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Text Placeholders vs. Text Boxes in PowerPoint 2013 for Windows

Learn about the differences between text placeholders and text boxes in PowerPoint 2013.


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Product/Version: Microsoft PowerPoint 2013
OS: Windows 7 and higher






When you explore text containers in PowerPoint, you'll find that there are essentially three kinds: text placeholders, text boxes, and shapes -- we explain shapes in our comprehensive section on Shapes tutorials -- let us now look at the other two text container types. Aren't text placeholders and text boxes the same? Are they really different? And why should we bother even if they are different? All these are valid questions, and the answers to them form one of the most important foundations in learning to create more structured presentations. We will now explore the relationship between text boxes and text placeholders in PowerPoint 2013 .

Within PowerPoint slides, text can be found in many places -- however, the text within a text placeholder has characteristics that set it a class apart from all other text. So what exactly is a text placeholder, and how is it different from text within a text box or anywhere else?

See Figure 1, which shows you what exactly a text placeholder is within a PowerPoint slide. Also note that only text content within the placeholders is part of the presentation's outline.

Text Placeholders
Figure 1: Text Placeholders

Let’s explore which text shows up as a part of the outline in various Slide Layouts, as marked in Figure 1, above:

  1. In a slide that contains a title and subtitle, text contents of both placeholders comprise the outline.
  2. In a slide that contains a title and content placeholder (Text, Table, Chart, SmartArt, Picture, Online Picture, Other Media Elements), the outline comprises just the text -- and not the tables, charts, SmartArt graphics, etc.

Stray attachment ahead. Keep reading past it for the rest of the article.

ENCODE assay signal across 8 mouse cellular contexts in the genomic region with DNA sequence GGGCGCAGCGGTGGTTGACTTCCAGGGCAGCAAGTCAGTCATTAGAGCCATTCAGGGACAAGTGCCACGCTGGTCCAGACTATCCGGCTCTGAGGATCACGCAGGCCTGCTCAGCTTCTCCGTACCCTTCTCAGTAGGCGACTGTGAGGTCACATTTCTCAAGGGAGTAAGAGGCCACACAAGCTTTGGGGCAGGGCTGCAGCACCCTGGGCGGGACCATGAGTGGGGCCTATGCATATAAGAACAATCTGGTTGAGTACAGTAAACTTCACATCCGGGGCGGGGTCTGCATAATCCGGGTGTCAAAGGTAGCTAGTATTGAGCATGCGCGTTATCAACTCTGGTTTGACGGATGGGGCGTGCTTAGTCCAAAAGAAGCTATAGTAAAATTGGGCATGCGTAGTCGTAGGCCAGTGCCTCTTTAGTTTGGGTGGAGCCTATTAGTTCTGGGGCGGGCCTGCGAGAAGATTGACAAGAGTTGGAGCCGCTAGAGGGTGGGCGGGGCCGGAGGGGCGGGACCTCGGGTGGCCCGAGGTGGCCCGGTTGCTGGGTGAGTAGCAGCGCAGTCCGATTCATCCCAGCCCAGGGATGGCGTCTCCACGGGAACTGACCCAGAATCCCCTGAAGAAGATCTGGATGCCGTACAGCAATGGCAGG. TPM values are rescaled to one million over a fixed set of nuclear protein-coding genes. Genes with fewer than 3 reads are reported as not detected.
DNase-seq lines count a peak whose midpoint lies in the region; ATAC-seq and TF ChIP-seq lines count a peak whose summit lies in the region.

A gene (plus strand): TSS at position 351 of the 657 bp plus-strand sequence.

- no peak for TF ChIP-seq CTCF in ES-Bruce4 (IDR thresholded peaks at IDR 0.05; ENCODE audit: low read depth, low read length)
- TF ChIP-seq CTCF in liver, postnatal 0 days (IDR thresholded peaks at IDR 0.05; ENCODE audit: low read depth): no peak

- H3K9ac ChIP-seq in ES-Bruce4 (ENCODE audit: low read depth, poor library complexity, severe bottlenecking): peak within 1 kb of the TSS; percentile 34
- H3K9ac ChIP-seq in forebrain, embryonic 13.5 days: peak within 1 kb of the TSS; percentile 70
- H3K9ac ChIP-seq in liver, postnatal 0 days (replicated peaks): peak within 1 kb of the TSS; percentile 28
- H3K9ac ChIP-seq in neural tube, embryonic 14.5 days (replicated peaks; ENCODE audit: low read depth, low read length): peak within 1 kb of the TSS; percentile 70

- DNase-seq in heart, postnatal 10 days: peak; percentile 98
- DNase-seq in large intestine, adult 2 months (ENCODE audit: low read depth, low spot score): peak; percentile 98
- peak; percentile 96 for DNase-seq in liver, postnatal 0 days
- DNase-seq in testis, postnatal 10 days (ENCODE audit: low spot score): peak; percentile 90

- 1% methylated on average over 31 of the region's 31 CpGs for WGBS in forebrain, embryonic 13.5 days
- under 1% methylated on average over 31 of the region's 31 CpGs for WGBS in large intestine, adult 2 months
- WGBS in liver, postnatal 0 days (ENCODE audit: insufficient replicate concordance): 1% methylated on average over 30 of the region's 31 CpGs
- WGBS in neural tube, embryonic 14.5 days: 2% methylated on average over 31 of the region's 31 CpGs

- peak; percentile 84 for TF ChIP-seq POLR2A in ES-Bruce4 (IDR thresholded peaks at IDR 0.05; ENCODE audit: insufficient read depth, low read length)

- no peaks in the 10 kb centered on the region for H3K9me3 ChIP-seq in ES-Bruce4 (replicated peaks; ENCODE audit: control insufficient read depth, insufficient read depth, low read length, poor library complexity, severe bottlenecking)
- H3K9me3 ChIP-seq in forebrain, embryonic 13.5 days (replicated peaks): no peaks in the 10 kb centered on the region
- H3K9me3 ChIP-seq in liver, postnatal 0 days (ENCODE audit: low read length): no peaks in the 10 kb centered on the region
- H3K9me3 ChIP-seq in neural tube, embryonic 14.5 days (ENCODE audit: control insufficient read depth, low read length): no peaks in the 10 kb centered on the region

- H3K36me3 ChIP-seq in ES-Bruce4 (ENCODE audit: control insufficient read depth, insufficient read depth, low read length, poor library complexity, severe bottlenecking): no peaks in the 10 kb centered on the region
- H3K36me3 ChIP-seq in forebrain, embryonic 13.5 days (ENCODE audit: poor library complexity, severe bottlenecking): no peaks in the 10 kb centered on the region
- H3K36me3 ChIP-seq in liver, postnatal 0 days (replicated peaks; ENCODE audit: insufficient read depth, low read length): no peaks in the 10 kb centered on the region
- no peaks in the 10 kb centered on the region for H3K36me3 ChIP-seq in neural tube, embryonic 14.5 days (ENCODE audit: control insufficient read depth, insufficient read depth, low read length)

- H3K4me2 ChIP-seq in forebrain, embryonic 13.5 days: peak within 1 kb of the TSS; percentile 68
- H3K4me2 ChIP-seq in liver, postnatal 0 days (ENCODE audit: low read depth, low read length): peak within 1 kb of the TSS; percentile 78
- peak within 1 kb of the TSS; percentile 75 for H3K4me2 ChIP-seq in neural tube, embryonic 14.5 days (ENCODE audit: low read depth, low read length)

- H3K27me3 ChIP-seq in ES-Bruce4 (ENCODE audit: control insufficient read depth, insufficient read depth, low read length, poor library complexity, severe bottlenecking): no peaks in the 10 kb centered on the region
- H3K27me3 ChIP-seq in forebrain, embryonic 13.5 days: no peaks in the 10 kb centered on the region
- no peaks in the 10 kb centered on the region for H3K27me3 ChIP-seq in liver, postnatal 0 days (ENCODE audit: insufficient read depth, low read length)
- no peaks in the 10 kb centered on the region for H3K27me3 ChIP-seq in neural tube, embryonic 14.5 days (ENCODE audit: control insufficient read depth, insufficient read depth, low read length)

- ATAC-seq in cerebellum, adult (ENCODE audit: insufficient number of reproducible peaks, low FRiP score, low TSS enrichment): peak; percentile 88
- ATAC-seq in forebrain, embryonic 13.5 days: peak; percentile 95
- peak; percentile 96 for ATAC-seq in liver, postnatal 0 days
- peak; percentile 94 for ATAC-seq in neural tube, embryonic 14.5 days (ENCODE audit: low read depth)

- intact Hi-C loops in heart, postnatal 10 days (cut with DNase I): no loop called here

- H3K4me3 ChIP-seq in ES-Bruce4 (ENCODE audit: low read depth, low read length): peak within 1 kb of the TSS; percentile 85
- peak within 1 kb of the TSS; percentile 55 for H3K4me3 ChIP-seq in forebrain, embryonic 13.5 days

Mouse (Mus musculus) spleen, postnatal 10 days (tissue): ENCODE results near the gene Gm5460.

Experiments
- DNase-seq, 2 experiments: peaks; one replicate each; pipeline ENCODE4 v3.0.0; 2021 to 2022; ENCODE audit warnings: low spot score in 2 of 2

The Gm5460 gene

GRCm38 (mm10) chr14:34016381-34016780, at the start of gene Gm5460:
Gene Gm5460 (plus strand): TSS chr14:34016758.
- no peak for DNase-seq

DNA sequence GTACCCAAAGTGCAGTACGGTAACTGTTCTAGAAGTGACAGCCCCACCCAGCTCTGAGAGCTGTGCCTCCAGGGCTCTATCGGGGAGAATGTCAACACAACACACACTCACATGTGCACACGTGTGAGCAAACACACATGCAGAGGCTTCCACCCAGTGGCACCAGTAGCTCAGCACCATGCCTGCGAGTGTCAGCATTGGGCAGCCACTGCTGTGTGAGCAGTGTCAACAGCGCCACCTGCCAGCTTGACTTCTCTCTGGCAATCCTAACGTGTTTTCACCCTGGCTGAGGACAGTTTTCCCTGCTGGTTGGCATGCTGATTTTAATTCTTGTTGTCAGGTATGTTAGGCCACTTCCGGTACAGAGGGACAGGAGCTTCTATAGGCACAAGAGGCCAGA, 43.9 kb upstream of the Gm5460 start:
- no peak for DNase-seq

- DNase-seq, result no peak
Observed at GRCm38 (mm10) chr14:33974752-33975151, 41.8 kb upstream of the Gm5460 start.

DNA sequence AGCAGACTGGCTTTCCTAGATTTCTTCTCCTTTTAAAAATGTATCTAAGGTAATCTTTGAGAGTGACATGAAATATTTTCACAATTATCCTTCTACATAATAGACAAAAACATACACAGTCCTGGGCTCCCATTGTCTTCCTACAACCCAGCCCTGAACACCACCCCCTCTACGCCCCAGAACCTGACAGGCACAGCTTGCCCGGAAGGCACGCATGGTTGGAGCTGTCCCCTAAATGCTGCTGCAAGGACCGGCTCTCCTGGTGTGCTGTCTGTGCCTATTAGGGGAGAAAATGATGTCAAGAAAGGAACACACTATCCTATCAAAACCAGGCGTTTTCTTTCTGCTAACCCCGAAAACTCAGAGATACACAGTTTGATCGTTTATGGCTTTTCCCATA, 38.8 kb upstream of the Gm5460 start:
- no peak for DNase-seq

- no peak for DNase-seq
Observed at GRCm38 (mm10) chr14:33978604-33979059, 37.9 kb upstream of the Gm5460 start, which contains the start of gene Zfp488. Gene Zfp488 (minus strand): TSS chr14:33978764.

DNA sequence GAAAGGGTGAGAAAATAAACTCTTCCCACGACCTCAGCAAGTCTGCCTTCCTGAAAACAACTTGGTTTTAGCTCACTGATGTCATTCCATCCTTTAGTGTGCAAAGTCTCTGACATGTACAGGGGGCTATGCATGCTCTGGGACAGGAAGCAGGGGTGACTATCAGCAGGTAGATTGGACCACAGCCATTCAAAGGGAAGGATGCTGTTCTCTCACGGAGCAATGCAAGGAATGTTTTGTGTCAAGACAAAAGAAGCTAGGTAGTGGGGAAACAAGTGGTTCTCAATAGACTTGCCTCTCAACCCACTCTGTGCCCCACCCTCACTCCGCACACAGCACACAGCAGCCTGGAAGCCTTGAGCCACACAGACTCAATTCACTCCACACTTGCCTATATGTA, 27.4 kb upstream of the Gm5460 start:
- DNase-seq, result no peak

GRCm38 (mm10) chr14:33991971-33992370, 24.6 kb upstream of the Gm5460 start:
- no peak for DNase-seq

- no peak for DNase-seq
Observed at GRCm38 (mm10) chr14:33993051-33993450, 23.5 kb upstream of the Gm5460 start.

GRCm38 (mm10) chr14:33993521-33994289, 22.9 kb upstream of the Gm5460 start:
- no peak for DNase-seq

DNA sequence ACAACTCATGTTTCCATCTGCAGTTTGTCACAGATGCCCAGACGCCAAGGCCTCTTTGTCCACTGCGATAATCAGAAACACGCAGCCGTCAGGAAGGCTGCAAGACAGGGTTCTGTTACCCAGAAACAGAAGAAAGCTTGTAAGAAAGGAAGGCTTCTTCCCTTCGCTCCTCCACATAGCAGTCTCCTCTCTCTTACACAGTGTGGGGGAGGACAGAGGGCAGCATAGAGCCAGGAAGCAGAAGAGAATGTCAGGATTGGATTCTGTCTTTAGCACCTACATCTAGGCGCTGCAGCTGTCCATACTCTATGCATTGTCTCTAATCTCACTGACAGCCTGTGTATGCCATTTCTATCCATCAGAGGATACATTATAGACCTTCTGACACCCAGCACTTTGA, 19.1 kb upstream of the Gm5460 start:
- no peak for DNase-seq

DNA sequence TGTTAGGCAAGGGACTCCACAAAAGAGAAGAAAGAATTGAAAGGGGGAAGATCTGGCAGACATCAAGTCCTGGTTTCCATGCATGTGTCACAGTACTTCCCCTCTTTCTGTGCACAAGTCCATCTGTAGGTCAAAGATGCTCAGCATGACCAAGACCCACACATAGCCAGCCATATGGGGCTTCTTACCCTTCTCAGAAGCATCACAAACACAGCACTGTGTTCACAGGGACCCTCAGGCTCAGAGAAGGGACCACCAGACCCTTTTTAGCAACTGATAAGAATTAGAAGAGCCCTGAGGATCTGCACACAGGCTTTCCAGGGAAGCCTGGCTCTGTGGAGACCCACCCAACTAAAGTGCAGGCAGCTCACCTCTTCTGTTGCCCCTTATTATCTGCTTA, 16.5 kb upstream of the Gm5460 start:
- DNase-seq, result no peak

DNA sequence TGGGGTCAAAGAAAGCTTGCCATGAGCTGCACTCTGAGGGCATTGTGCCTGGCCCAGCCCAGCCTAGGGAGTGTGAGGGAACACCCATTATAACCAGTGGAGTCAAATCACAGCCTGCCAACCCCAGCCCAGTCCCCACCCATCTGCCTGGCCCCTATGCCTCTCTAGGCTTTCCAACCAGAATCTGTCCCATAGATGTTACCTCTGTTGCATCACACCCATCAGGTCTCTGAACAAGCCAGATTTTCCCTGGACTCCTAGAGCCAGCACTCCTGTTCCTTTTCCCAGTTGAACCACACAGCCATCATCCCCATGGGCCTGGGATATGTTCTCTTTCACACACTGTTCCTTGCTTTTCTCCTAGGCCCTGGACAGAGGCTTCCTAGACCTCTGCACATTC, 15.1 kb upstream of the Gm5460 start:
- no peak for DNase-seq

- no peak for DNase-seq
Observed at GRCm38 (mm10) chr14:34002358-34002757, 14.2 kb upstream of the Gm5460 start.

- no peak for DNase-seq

3. In a slide that has only a title, the outline comprises just the title.
  4. In a slide that contains a title and and two content placeholders (Text, Table, Chart, SmartArt, Picture, Online Picture, Other Media Elements), the outline comprises just the text within all placeholders.

If your slide has the Blank layout that has no text placeholders -- then any text within that slide is not contained within the presentation's outline.

To understand the difference more clearly, follow these steps:

  1. Launch PowerPoint 2013, and create a Blank Presentation as shown in Figure 2.

    Default PowerPoint interface
    Figure 2: Default PowerPoint interface
  2. Type some text into the boxes that say: "Click to add title", and "Click to add subtitle" (see Figure 3). These boxes are text placeholders that PowerPoint provides as boilerplates to fill in.

    Text typed within the text placeholders
    Figure 3: Text typed within the text placeholders
  3. Now, access the View tab of the Ribbon and click the Outline View button, as shown highlighted in red within Figure 4.

    Outline View button
    Figure 4: Outline View button
  4. You'll notice that the text you type within both the placeholders showed up within the Outline view, as shown highlighted in red within Figure 5.

    Outline view shows the text content of both the placeholders
    Figure 5: Outline view shows the text content of both the placeholders
  5. Access the Insert tab of the Ribbon, and click the Text Box button (highlighted in red within Figure 6).

    Text Box button
    Figure 6: Text Box button
  6. Now, drag and draw a text box on the slide, and type something within this text box. Notice that anything you type within the text box does not show within the Outline view (see Figure 7). The text typed with the placeholders only can be seen in Outline view. The text within the text boxes doesn't shows up in the Outline view.

    Text typed within text boxes does not show in the Outline view
    Figure 7: Text typed within text boxes does not show in the Outline view

Although this differentiation between text placeholders and text boxes may not sound very significant at first, the more structured you get in your approach in creating better PowerPoint presentations, the more important this foundation concept will appear. So do remember this important rule: always try to put your text content in placeholders rather than mere text boxes as far as you can. Remember that PowerPoint has slide layouts that have at least two text placeholders -- some layouts have even more -- and if you want, you can even create your own slide layouts -- but that is something we will cover in subsequent tutorials.

See Also:

Text Placeholders vs. Text Boxes in PowerPoint 2016 for Windows
Text Placeholders vs. Text Boxes in PowerPoint 2011 for Mac
Text Placeholders vs. Text Boxes in PowerPoint 2010 for Windows
Text Placeholders vs. Text Boxes in PowerPoint 2008 for Mac
Text Placeholders vs. Text Boxes in PowerPoint 2007 for Windows
Text Placeholders vs. Text Boxes in PowerPoint 2003 for Windows

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